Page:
Learning from Insects: Symbiosis, Sympoiesis and the Half-Life of Gender

June 26-28, 2018
4.30-6.30 pm


The German entomologist Maria Merian (1647-1717) has recently been recognised as the first person to write about the symbiotic relationship between creatures and their habitats, making her the world’s first published ecologist. She carried out her most famous studies in Surinam where she encountered enslaved peoples, allegedly purchasing two slaves for her own use. In the 1940s the sound of nightingale song was incorporated into British patriotic propaganda through the medium of TV and radio broadcast. In the last two years, the BBC started recording nightingales live in the interests of educating new generations about the vulnerability of migrant songbirds. In his book Insectopedia, Hugh Raffles writes of “the nightmare of fecundity and the nightmare of the multitude” produced by the thought of insects as a species. In addition to “the nightmare of uncontrolled bodies and the nightmare of inside our bodies and all over our bodies”, there is also “the nightmare of the military that funds nearly all basic research in insect science”. Meanwhile, new scientific findings indicate that insect populations in Germany have declined by over 75% in three generations. These disparate figures and facts provide a starting point for the question that underpins the three seminars: How do we manage to hold on to a critique of militarism, war, racism, and xenophobia while at the same time paying attention to the rhythms and tempos of the living world?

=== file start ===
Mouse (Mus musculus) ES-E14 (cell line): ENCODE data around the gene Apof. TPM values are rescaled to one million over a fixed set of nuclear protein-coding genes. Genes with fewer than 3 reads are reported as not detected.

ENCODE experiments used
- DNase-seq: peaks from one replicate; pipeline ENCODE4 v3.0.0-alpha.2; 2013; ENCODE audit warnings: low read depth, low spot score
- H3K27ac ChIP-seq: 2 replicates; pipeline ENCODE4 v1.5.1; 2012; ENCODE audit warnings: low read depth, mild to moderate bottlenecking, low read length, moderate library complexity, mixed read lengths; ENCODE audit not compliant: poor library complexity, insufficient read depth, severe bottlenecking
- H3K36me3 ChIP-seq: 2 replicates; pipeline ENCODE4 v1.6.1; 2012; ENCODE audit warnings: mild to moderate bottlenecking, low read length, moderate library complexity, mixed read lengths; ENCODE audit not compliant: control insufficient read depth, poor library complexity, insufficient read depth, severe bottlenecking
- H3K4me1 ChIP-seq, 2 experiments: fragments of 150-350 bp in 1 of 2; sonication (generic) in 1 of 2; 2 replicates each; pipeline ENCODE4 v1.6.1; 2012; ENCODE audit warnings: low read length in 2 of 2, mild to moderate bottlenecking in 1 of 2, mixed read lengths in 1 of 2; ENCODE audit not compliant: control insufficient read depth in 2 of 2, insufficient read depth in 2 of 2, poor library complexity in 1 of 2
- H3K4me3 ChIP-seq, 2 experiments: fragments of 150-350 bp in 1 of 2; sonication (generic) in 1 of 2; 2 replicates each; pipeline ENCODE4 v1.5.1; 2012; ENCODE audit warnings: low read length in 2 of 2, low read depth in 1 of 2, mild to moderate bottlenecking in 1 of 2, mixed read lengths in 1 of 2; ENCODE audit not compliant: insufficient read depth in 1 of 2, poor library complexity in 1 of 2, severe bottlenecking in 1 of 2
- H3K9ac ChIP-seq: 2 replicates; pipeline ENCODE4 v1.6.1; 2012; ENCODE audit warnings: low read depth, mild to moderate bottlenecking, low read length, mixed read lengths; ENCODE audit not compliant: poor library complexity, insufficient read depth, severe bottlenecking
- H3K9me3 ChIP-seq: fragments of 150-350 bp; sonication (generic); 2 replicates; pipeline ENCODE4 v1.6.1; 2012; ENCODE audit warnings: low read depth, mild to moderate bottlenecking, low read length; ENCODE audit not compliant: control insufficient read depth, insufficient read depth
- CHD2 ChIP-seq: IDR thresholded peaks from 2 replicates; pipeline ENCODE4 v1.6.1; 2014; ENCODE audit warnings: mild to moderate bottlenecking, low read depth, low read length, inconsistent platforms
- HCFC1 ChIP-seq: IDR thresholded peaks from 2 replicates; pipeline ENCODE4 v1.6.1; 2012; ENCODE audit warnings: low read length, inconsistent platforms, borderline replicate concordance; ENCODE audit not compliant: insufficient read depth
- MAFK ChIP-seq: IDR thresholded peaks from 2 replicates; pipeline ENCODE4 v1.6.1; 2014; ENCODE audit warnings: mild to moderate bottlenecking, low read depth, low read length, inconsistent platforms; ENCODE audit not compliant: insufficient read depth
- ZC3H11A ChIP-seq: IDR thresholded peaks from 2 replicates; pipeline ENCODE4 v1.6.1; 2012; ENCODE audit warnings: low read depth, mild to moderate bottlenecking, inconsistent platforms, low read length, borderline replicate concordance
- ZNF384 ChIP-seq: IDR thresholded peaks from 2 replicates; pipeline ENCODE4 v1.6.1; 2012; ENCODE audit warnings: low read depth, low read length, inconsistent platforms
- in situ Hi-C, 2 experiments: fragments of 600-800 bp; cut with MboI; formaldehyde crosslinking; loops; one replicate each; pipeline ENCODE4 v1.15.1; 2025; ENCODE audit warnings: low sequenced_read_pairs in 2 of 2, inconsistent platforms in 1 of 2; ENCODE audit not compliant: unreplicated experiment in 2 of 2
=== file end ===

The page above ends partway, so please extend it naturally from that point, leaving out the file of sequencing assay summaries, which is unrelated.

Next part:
Vron Ware is Professor of Sociology and Gender Studies at Kingston University. She is currently module leader for two new undergraduate courses: How to Change the World (L5) and War and Society (L6). She taught at the University of Greenwich (1992-9) and Yale University (1999-2005) and was a research fellow at the Open University (2007-2014). She began her working life as a journalist and photographer at Searchlight, the anti-fascist magazine founded in the 1970s. Since then She has worked intermittently as a freelance writer, with a spell as researcher for a feminist NGO specialising in the design of the built environment.